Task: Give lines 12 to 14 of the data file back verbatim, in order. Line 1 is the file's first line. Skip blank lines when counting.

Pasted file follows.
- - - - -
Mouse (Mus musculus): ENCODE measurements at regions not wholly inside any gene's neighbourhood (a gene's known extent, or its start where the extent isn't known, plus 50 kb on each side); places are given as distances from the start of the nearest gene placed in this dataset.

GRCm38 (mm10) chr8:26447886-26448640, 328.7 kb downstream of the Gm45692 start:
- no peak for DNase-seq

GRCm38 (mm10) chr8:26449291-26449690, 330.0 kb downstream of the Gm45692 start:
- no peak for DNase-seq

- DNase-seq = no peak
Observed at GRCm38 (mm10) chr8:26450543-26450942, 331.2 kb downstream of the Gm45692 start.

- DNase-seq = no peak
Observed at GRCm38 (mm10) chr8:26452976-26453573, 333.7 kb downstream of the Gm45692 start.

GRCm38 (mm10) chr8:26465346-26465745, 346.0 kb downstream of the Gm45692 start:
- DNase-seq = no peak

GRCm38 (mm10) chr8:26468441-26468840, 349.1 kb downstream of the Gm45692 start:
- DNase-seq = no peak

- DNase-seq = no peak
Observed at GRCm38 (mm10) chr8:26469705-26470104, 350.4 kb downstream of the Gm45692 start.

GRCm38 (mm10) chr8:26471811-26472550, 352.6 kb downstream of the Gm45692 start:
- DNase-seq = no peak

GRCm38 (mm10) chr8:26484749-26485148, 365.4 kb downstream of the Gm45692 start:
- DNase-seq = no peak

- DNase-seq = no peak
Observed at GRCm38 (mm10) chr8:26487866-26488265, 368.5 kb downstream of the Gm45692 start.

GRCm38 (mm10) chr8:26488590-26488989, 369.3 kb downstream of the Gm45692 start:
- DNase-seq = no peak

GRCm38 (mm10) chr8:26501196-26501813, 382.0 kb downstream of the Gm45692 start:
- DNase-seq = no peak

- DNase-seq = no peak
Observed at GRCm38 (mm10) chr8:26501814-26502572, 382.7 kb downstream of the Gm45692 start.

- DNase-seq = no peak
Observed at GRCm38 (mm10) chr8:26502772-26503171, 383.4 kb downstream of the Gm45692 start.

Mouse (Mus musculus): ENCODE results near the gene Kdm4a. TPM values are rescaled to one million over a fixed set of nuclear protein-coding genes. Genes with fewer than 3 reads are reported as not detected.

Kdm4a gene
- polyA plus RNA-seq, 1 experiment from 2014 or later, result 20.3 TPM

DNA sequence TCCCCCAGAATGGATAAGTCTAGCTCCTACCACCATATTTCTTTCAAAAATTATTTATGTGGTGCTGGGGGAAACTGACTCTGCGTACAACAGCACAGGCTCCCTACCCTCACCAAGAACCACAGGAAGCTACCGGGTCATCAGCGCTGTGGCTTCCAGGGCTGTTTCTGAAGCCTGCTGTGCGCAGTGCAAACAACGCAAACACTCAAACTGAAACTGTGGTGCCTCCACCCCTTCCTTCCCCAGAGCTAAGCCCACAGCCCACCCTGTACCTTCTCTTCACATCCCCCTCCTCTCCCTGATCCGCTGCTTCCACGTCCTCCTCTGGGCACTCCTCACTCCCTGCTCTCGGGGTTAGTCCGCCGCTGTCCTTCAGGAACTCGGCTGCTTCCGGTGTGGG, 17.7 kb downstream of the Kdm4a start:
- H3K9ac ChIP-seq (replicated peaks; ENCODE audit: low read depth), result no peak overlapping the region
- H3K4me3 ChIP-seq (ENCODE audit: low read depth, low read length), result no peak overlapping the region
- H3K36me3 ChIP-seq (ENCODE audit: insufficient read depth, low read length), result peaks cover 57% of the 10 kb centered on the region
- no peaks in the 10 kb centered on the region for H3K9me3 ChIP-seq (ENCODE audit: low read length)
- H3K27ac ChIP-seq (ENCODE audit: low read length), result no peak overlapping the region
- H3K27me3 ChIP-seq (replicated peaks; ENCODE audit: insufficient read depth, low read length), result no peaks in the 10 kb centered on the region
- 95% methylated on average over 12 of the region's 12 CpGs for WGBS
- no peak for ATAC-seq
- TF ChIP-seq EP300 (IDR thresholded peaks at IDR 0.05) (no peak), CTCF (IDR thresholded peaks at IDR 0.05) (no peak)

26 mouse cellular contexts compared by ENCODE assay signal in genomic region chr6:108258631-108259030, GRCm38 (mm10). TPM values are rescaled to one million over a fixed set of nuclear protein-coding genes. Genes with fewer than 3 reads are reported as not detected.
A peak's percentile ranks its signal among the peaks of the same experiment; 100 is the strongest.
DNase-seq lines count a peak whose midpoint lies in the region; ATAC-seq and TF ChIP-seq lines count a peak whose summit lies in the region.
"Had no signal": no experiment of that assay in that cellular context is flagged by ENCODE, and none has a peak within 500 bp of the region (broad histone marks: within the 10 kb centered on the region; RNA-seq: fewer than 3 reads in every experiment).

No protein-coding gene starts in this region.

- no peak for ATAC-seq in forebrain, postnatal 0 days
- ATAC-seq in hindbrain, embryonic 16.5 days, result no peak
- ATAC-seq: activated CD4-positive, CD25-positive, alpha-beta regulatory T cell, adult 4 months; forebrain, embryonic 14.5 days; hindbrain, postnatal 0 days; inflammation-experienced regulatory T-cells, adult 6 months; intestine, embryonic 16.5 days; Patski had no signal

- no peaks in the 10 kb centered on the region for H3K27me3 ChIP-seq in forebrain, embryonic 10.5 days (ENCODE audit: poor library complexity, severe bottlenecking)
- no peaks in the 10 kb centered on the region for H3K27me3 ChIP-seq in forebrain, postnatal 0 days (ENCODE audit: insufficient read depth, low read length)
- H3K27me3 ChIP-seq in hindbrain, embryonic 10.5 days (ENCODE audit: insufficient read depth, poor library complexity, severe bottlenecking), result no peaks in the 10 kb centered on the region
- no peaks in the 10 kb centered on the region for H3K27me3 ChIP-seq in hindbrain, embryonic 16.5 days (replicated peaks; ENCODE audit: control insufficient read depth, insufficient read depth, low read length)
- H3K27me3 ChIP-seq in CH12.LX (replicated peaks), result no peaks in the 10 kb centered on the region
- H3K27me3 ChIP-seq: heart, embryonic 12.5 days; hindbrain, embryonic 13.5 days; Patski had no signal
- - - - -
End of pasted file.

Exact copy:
GRCm38 (mm10) chr8:26468441-26468840, 349.1 kb downstream of the Gm45692 start:
- DNase-seq = no peak

- DNase-seq = no peak